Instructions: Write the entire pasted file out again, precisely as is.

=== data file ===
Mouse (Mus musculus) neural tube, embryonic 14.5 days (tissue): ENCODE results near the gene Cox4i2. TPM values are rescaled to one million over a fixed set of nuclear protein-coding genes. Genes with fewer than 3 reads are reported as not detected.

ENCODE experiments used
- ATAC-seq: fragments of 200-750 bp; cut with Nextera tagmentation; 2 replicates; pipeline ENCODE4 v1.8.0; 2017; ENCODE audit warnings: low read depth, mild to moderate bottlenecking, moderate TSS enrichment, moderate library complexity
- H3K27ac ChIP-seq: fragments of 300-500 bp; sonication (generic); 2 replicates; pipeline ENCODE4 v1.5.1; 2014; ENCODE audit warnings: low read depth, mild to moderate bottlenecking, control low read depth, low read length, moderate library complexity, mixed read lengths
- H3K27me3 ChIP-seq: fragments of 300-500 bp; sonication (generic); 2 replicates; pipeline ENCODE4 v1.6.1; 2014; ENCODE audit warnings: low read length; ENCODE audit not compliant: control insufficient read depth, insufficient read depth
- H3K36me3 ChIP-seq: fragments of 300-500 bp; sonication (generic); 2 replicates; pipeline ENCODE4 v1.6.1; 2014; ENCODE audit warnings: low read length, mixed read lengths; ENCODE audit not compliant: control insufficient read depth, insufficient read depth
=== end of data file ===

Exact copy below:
Mouse (Mus musculus) neural tube, embryonic 14.5 days (tissue): ENCODE results near the gene Cox4i2. TPM values are rescaled to one million over a fixed set of nuclear protein-coding genes. Genes with fewer than 3 reads are reported as not detected.

ENCODE experiments used
- ATAC-seq: fragments of 200-750 bp; cut with Nextera tagmentation; 2 replicates; pipeline ENCODE4 v1.8.0; 2017; ENCODE audit warnings: low read depth, mild to moderate bottlenecking, moderate TSS enrichment, moderate library complexity
- H3K27ac ChIP-seq: fragments of 300-500 bp; sonication (generic); 2 replicates; pipeline ENCODE4 v1.5.1; 2014; ENCODE audit warnings: low read depth, mild to moderate bottlenecking, control low read depth, low read length, moderate library complexity, mixed read lengths
- H3K27me3 ChIP-seq: fragments of 300-500 bp; sonication (generic); 2 replicates; pipeline ENCODE4 v1.6.1; 2014; ENCODE audit warnings: low read length; ENCODE audit not compliant: control insufficient read depth, insufficient read depth
- H3K36me3 ChIP-seq: fragments of 300-500 bp; sonication (generic); 2 replicates; pipeline ENCODE4 v1.6.1; 2014; ENCODE audit warnings: low read length, mixed read lengths; ENCODE audit not compliant: control insufficient read depth, insufficient read depth